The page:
“Consumers would benefit from it,” says Perry Flint, an IATA spokesman.
Open Allies begs to differ. If the NDC is approved, shopping for an inexpensive airfare would be even more difficult than it is today, the group claims. An airline could refuse to show you its cheapest fare unless you register and share information with its site, and even then, it might show you confusing fares that include options such as in-flight wireless and free checked luggage. You might not be able to compare prices between airlines.
“The bottom line,” says Andrew Weinstein, a spokesman for Open Allies, “is that this will reduce competition.”
What’s really going to happen? The Transportation Department, which would have to approve the NDC, isn’t saying. Open Allies hopes that the IATA will scrap the proposal and start again, this time inviting it to collaborate on a standard that will include other stakeholders, both in terms of input and financial rewards. The IATA wants the government to rule quickly and in its favor, so that it can begin creating reservation systems based on its proposed standards.
If both sides agree on anything, it’s that we won’t see this new technology being implemented for at least five years, assuming that regulators sign off. And that’s the problem. Bickering about these proprietary distribution systems doesn’t benefit passengers.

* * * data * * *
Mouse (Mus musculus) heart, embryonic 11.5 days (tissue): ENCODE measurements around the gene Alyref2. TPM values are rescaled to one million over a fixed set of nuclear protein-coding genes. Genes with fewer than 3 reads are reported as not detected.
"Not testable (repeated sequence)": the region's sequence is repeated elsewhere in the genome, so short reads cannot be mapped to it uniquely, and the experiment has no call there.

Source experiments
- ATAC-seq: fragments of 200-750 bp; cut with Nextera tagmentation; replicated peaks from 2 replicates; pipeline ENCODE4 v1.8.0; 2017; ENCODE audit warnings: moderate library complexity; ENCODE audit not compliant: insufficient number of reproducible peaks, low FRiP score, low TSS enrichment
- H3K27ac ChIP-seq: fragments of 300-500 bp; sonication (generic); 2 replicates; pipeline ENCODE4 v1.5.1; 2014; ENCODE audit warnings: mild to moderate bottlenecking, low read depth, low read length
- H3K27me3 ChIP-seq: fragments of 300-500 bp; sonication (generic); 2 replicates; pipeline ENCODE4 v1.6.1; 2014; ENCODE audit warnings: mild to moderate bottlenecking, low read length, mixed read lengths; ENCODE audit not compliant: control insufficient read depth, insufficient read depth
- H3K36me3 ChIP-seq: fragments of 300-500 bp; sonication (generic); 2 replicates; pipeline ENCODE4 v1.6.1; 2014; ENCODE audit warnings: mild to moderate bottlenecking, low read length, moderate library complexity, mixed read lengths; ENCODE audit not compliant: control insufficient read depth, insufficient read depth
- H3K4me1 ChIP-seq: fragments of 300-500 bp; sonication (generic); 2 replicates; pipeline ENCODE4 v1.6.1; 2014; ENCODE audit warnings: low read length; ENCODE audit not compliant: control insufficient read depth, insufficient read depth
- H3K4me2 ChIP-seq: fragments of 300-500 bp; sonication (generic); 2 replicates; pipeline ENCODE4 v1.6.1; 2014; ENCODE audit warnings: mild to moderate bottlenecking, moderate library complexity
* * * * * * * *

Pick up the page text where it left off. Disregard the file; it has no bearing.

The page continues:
You don’t have to be a consumer advocate to see that how you buy airline tickets — indeed, how you book travel in general — is stuck in the technological Dark Ages. If the various factions within the travel industry truly cared about innovation, they would have abandoned their antiquated mainframe reservations systems decades ago, when other industries embraced a little thing called the Internet. You might be surprised to learn that your electronic ticket reservation continues to be made on technology developed four decades ago.
When it comes down to it, the companies squabbling behind the scenes aren’t concerned about Marcus’s fare confusion so much as they are with who controls the ticket information or pockets a reservation fee. It seems that the only reason airlines are pushing for a change now is that they see an opportunity to increase their revenue through a new system; it seems that the only reason agents are fighting it is that they stand to lose money if that system is adopted. Passengers would be truly served if airfare data were released without any restrictions. Such a move would probably solve Marcus’s ticketing problems almost overnight.
And that may be the most unsettling part of this intramural skirmish: Rhetoric aside, consumers are bound to be even more confused when they buy a plane ticket in the future. Would Marcus, who purchased a costlier airfare, have been any less frustrated by booking on a hypothetical NDC system?
No one really knows. But I wouldn’t bet on it.
E-mail Christopher Elliott at